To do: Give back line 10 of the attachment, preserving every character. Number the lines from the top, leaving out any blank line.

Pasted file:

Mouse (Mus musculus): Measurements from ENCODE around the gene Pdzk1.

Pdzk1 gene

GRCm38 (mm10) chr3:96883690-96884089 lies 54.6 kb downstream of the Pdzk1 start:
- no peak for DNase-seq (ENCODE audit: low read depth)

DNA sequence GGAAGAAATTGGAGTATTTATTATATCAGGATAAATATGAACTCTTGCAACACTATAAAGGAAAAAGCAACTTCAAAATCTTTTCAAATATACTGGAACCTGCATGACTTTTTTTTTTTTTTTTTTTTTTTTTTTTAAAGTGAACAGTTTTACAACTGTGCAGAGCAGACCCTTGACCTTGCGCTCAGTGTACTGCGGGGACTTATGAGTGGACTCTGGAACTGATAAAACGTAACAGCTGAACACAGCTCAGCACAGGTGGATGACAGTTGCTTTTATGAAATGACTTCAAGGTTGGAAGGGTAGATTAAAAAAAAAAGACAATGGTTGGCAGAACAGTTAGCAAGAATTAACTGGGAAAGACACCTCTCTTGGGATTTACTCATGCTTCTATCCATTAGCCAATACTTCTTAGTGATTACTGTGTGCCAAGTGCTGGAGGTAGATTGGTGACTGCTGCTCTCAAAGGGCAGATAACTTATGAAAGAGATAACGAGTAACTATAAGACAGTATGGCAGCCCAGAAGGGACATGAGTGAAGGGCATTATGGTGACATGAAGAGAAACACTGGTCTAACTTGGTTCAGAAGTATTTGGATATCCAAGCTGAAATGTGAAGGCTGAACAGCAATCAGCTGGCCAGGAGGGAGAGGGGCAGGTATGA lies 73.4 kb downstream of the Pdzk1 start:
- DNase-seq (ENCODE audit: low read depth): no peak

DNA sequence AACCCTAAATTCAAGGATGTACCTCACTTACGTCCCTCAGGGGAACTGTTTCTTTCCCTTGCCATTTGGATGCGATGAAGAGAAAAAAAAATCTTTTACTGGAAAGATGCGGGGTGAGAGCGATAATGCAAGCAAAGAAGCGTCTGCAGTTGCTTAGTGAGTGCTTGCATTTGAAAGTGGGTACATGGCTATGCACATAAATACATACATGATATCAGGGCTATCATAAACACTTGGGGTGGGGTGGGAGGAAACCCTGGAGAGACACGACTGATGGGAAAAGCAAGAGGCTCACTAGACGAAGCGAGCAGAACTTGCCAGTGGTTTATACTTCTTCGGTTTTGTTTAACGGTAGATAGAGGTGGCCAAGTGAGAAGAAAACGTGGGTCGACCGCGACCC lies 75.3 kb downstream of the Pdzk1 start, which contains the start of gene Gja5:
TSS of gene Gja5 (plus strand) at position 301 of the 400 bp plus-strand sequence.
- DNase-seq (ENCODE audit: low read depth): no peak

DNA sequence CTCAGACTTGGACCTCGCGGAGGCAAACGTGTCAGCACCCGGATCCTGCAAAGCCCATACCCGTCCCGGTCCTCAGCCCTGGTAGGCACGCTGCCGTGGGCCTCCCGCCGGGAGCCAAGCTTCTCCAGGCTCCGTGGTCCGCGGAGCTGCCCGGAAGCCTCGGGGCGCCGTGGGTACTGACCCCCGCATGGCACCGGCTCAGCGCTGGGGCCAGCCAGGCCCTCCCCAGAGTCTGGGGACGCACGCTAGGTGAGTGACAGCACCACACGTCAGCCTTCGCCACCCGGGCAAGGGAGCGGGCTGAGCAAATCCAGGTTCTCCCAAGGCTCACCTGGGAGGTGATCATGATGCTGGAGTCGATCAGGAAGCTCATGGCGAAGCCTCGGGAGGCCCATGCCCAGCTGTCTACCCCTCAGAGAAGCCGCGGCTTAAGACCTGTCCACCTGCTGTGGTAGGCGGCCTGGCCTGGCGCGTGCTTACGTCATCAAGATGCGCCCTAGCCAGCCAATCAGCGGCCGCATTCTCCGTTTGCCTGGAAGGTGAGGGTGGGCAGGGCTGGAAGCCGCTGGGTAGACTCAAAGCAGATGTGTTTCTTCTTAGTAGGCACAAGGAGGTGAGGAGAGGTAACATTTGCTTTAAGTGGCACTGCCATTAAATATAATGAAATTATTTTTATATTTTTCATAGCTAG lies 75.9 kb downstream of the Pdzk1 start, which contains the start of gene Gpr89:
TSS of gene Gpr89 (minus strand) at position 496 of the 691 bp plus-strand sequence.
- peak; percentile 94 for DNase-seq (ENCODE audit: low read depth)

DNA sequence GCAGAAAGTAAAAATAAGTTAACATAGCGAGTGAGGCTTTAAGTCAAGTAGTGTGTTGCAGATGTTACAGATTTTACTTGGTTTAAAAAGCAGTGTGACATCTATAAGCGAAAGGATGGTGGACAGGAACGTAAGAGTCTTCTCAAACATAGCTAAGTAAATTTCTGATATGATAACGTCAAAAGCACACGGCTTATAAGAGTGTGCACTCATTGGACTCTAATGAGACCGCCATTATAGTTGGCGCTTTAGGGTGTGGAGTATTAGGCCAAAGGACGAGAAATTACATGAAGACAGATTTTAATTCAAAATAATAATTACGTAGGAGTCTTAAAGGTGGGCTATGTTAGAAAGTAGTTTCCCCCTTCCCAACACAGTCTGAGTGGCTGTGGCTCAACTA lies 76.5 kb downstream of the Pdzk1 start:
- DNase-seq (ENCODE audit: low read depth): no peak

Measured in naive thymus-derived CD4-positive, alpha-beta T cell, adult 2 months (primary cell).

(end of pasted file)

DNA sequence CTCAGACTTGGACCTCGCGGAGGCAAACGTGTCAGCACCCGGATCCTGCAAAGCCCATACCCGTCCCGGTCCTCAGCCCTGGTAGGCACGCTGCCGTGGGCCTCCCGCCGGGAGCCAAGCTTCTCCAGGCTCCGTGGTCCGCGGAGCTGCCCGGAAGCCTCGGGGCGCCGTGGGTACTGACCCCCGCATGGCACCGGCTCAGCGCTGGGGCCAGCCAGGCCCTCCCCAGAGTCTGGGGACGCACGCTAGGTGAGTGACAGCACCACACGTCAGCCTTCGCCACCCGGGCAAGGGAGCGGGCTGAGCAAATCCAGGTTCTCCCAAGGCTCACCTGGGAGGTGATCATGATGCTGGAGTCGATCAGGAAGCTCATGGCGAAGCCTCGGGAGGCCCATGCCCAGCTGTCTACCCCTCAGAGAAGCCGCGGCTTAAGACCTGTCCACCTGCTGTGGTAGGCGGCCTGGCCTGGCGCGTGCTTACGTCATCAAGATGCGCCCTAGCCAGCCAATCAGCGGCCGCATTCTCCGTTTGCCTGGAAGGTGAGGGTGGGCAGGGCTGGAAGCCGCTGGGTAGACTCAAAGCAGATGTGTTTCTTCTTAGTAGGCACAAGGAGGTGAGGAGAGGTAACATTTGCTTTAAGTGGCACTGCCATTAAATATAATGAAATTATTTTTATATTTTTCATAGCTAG lies 75.9 kb downstream of the Pdzk1 start, which contains the start of gene Gpr89: